- - Thursday, June 9, 2016

A young, blindfolded, brunet debutante, dressed as if ready for her coming-out party, stretches her arm out to her side, as if trying to find her way. Her body has been placed in a Wonder Wheel, an inflatable water toy that looks remotely like a hamster wheel. The two elements consume the upper half of the paper they are painted on, while in the lower right of the composition is a young African-American girl holding up a sign that says “we shall overcome.”

While the white woman is blindfolded, caged, cautious of her steps, and possibly stuck, given the dominant scale of the white girl over the subordinate black girl, it’s impossible to walk away from the image without reflecting on white privilege.

The work, “Wonder Wheel,” is among a number of paintings executed by Dawn Black since 2012, on view at the Curator's Office in Northeast through July 15.

“The things composited together makes me think of gender and how we’re still working through the society that we live in. Specifically, being a woman, feeling your way around and not really getting anywhere,” declares Ms. Black. It’s an issue that is as applicable to equal pay as it is to how courts handle issues of sexual assault and rape on college campuses.

Trained as an oil painter at the University of Iowa, the Baton Rouge, Louisiana-based Ms. Black transitioned to watercolor after several moves between the coasts. It wasn’t an unfamiliar medium: She was a student of Michael Crespo, author of several books on watercolor technique. The works featured in the gallery were executed principally in watercolor, gouache and ink, and each is tightly rendered — to the point where they appear as near-facsimiles of her photographic sources, clipped from contemporary magazines and pulled from a variety of websites — both contemporary and historic.

There is a deliberate placement of elements throughout each composition that provokes an allegorical element. For instance, the overall design and placement of flowers in “Fount of Florid Reluctance,” the 100-inch-long painting that is broken into three distinct sections. On the left, a woman on a horse, draped in a floral suit, wields a sword. She is accompanied by a boy who seems to be selling floral kerchiefs, and an elderly woman who throws flowers into the middle part of the composition. The middle of the painting advances the narrative, featuring a man in a mask holding the once-sword-wielding woman. Her body is limp, and the pair are shielded by an umbrella held by a boy dressed in a white clown costume. On the right panel, the story concludes ambiguously with a figure seated backward on a horse, dressed in a bouquet of flowers.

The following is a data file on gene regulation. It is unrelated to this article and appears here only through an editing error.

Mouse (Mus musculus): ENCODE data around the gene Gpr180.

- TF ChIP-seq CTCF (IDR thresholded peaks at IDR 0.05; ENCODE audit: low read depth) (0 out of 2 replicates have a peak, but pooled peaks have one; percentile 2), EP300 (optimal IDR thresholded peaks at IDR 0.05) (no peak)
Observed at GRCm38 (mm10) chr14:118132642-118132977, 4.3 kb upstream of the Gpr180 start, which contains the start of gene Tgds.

“I start by finding specific images — and I have this big wall on my studio,” Ms. Black said of her process. “Sometimes they stay there for years until I see something else that sparks an association that will hopefully pique [the viewer] to think about how those things relate.”

Characters in “Fount of Florid Reluctance” are pulled from numerous sources: The boy selling kerchiefs is from Bangladesh; the woman throwing flowers is Eastern European. The man’s mask is a reference to the totem poles of the Tlingit Nation in the Northwestern U.S. and Canada.

This is where Ms. Black’s selection of source material, and their integration, allows for open reads.

“There’s an idea of a heroic narrative in the piece,” Ms. Black points out.

She recalls being inspired by “The Rape of the Sabine,” an ancient Roman story that was portrayed by artists from the late Renaissance into the 19th century. However, in Ms. Black’s case, not every figure she inserted into the composition necessarily supported the sense of heroism.

“Sometimes they’re put in purely for formal reasons, like the guy on the horse, to the right, covered in flowers,” whose presence creates a thematic symmetry with repeated elements of horses and flowers. However, it also disrupts the building tension of the female figure on the left who was captured in the middle. The allegory becomes ambiguous, and the narrative becomes awkward.

Her ambiguous approach allows for an opening for humor that ranges from the peculiar to the bawdy. For instance, one set of 18 drawings, from a series called “Conceal Project: Aesthetics,” features various crowned winners of beauty pageants. There’s Miss Klingon Universe, Miss Penitenciaria (Brazil), Miss Redneck Alabama. All possess the standard sash. Some hold bouquets. Some wave.

“I was primarily interested to see how different groups and societies deem what is beautiful,” Ms. Black noted.

As Miss Klingon Universe might suggest, some of the portraits in the series veer from the traditional. There’s a beauty pageant for drag queens (Miss’d America). Saudi Arabia hosts a beauty pageant of sorts: Miss Beautiful Morals, which considers something other than the looks of the recipient, which is evident since only the eyes are visible through the winner’s niqab.

Ms. Black also saw how some societies’ concept of beauty might also translate into something good — as might be especially the case for victims of landmines in Angola (Miss Landmine), where such a pageant might minimize the stigma of losing a limb.

While each of these aesthetic portraits alone is only 5 x 7, the work is the sum of individual pieces, and has to be viewed as a whole in order to appreciate the richness and complexity of the topic. No matter how mainstream or seemingly ridiculous, there is still an interest toward superlative exceptionalism. There is also an inherent vulnerability, too — not from losing the contest, but from the need to have it at all.

Dawn Black at the Curator's Office, 703 Edgewood Street, NE, Washington, DC, runs through July 15. The gallery is open Saturdays from 12 to 6 p.m., and by appointment.

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